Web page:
The thing you need to keep in mind is that the entire Four Corners area sits high on the Colorado Plateau. Base elevations are roughly one mile above sea level and the mountains rise from there. Average December temperatures are just about freezing (colder at night of course!) and there are several ski resorts in the area which rely on a good supply of snow. The South Rim of the Grand Canyon sits at nearly 8,000 feet and I can almost guarantee you that, even though the roads are plowed, the rim itself will be snow covered. The North Rim is snowbound and inaccessible the entire winter. While there won't be "snow all over the roads" every minute of every day, you will have to deal with snow on the roads for at least part of your trip.

    If the cold and snow put you off, then southern California would be a better all-around destination. There's still the possibility that you could see snow and/or ice along I-10, but it is less of a certainty than in the Four Corners area. Realistically, you'd be looking at a three day drive to San Diego or Los Angeles, and then a three day drive back, leaving you about a week in SoCal. But those three day drives needn't be "powered through". Taking even that much time would allow you several hours each day to visit sites along the way, breaking up the trip into several shorter segments, and resulting in a relatively relaxed RoadTrip.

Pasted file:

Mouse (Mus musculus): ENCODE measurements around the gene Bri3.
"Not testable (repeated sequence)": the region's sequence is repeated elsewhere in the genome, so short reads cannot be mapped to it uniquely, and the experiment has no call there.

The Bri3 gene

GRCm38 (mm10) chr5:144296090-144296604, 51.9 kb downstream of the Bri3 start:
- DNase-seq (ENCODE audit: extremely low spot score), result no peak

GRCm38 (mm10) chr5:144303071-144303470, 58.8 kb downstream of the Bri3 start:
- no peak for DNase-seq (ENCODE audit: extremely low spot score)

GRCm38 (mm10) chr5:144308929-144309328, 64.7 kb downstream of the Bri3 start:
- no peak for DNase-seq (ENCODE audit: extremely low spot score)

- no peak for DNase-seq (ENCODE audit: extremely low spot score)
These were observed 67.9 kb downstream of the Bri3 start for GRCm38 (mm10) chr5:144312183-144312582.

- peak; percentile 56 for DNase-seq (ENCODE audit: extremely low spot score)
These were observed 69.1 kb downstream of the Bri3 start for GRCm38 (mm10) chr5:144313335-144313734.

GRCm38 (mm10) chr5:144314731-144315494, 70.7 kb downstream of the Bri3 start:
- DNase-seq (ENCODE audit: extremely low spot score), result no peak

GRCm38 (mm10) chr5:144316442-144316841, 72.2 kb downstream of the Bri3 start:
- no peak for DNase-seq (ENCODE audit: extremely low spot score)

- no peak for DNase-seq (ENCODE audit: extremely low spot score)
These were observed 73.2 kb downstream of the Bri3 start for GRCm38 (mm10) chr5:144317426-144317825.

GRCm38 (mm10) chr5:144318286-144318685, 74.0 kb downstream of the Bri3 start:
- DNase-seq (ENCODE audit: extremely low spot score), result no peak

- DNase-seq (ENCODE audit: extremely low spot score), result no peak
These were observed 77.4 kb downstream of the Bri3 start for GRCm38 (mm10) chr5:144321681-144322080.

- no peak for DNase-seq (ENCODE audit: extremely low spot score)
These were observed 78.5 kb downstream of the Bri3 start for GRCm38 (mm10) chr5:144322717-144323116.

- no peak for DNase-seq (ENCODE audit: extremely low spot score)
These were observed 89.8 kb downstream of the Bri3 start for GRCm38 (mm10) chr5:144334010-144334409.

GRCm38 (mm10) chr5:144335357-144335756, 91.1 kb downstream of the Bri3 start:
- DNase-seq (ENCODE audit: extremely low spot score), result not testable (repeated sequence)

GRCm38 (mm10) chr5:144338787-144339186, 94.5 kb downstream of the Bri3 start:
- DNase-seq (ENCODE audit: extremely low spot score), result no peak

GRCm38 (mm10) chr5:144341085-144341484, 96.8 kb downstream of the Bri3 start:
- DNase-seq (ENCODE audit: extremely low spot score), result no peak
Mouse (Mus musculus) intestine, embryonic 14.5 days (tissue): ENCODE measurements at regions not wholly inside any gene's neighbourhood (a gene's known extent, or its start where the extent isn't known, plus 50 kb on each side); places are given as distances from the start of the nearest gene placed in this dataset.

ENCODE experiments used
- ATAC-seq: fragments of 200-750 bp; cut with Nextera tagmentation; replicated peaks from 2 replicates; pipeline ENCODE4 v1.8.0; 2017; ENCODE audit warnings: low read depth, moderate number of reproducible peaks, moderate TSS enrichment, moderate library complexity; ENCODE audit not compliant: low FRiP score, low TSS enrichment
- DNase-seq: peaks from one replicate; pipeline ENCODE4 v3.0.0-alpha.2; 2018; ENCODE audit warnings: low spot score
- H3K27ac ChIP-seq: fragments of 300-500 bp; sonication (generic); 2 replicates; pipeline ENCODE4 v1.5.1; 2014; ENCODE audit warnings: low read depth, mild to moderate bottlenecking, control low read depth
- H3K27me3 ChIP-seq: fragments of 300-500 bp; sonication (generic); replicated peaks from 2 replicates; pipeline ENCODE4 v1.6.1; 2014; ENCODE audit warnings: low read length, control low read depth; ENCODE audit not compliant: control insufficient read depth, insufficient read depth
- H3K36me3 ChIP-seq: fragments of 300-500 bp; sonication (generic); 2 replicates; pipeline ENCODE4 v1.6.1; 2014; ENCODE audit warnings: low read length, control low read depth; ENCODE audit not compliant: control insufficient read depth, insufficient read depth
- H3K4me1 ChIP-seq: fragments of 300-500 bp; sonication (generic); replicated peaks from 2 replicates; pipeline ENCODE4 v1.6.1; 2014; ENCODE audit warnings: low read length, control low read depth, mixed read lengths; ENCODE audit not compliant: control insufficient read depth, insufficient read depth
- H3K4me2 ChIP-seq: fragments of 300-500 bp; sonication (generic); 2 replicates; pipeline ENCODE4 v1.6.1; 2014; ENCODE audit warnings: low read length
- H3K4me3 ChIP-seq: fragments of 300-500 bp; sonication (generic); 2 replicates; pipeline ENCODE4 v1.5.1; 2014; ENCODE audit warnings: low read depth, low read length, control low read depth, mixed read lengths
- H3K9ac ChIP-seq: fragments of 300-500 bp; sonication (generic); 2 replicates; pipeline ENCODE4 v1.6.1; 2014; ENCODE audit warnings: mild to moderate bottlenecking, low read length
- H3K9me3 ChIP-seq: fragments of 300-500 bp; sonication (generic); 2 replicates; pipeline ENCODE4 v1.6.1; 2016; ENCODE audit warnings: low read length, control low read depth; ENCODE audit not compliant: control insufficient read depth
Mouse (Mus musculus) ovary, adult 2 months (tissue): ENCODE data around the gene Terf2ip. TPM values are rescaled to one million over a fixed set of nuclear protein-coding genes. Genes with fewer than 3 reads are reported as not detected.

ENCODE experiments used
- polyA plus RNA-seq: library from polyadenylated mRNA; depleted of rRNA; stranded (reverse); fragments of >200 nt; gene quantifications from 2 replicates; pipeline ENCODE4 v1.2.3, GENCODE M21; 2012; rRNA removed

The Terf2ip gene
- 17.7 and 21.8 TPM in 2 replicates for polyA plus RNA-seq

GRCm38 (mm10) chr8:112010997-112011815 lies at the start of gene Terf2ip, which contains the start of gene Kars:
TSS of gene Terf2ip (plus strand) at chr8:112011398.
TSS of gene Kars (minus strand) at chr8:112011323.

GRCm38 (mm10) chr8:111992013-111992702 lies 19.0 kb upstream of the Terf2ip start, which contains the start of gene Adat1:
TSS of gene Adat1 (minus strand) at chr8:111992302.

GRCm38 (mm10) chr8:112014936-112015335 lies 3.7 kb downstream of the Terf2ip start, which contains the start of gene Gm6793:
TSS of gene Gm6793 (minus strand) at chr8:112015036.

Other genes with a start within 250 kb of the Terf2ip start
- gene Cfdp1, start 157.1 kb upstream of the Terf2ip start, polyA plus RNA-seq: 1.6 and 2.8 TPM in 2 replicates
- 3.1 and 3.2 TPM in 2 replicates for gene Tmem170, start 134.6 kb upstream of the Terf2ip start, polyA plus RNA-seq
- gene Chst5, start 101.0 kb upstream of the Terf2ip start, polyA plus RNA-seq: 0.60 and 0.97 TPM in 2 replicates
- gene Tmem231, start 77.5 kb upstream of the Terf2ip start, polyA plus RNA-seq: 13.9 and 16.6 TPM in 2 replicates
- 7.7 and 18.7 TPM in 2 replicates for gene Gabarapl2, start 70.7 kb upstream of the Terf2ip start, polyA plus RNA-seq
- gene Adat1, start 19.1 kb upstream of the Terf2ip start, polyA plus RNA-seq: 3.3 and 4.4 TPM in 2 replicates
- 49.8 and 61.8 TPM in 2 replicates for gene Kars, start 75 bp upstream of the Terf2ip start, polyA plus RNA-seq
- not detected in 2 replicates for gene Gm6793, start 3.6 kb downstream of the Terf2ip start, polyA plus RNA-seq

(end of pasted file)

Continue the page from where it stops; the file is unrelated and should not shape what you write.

AZBuck
    Last edited by AZBuck; 04-22-2013 at 09:40 AM. Reason: Typos

  3. #3
    Join Date
    Oct 2008
    Location
    Joplin MO
    Posts
    9,271

    Default

    If you do want to try to do the 4 Corners thing, you can take it as it comes, checking on weather and road conditions as you go. There is a good chance the roads will be in good shape, you just won't know till you get there. Bring a wifi-equipped laptop with 2 sites bookmarked - weather.com and safetravelusa.com. A smartphone with a data plan is also a plus.

    When you say "summer tires", are they at least all-season rated? No matter, if they are well-worn, I'd get new ones for the trip.

  4. #4

    Default

    That's what I was afraid of. I don't mind seeing snow on the side of the road up to a couple inches (that probably won't be bad for pictures) so long as the roads are free of snow or plowed daily or more, and I can skip less traveled roads that aren't plowed. But if it's gonna snow a couple feet by that time I'll probably go ahead and skip that idea because I won't really be able to see the scenery I wanted to see. I was just hoping that would be early enough in the winter that I wouldn't see much or any snow by then.